1 March 2011
The short answer is it's not; and no, you can't. The long answer is that it's already out, honey, and if you haven't gotten yours yet, you better hurry up because supplies are limited.
Ok. That's not completely true.
Web 3.0, like 2.0, isn't a new gadget; it isn't a new programming language; it isn't an iPhone app. You can't download it; you can't code it; and you can't design around it. Like 2.0, 3.0 is just a label for a concept. And, at this stage, a somewhat vague concept at that. It's kind of like "the Renaissance", "the Enlightenment", or "the Dark Ages." No one person invented any of those things, though each had key movers and shakers. No one person invented Web 2.0 either, and no one called it Web 2.0 until we were smack dab in the middle of it.
Like the Renaissance or Enlightenment, 2.0 and 3.0 represent major shifts in the ways the internet is used, in the kinds of people who are using it, and in the applications that have grown out of those uses. They're just the words with which we label these paradigm shifts in how we use the internet.
The production of the web was in the hands of the techno-elite: the people with the cash and the know-how to produce and publish webpages. There's a rigid distinction between "publisher" and "audience" -- 90% of us web users fell into the latter category. Publishers produced web pages, and we consumed them -- whether these were news sites, ecommerce sites, or porn sites.
In 1999, a tech consultant named Darcy DiNucci referred to something she called Web 2.0, which she described as "the ether through which interactivity happens." In the early 2000's the term acquired wider recognition as a way of describing current trends in internet usage. The web became more than a simple matter of people downloading information. As users, we started taking charge. The audience became the publisher. We started blogging; we could use simple desktop applications like Dreamweaver to produce our own webpages; we could hawk our goods on Yahoo! store or eBay auctions; we could upload our own sex lives on porn video sharing sites. The audience became the publisher. YouTube, MySpace, eBay, Blogspot, Paypal, Facebook, Friendster, Twitter...suddenly everyone could be a publisher and the web became a space of social networking and collaboration.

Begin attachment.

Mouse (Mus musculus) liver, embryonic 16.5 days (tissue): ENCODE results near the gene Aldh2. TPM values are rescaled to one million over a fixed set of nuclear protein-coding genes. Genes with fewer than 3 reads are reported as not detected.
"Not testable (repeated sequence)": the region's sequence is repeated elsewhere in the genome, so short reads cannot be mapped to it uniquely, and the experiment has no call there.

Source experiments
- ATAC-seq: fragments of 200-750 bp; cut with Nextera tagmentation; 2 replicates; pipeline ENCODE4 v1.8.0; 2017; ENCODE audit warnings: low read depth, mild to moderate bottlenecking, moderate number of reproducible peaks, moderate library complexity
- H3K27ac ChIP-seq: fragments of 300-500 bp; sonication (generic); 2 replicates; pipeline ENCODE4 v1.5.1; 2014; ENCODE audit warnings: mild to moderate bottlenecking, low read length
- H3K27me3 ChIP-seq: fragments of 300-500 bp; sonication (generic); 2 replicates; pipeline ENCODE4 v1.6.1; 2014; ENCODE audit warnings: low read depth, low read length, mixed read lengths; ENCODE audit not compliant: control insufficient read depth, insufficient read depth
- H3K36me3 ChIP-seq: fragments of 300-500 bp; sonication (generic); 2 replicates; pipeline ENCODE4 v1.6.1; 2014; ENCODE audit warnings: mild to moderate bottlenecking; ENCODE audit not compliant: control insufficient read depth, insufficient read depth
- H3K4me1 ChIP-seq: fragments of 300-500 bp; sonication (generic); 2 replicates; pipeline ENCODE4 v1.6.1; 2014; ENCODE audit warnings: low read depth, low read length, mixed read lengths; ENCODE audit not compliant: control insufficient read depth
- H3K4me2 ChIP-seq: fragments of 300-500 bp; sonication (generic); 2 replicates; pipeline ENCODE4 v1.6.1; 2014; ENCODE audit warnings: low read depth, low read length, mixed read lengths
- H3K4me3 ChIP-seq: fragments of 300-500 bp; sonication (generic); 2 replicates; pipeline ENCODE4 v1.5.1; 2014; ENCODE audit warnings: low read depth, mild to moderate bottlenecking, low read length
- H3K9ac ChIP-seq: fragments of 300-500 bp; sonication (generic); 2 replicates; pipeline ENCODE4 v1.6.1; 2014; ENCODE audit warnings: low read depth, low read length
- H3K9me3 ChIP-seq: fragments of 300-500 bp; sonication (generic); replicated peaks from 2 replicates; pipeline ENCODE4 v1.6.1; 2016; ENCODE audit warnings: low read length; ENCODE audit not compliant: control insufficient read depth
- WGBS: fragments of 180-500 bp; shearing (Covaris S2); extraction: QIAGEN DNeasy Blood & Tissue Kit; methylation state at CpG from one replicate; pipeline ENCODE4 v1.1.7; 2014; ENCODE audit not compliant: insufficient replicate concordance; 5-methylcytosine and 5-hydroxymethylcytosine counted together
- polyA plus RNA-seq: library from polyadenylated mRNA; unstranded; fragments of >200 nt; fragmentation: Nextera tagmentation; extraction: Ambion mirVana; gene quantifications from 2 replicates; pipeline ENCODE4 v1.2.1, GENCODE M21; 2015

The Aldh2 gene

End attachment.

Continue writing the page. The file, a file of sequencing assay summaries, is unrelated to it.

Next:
There's much discussion about what the next big thing will be...the next major paradigm shift in internet use and functionality. Much discussion and little consensus. But much of this discussion revolves around some central ideas: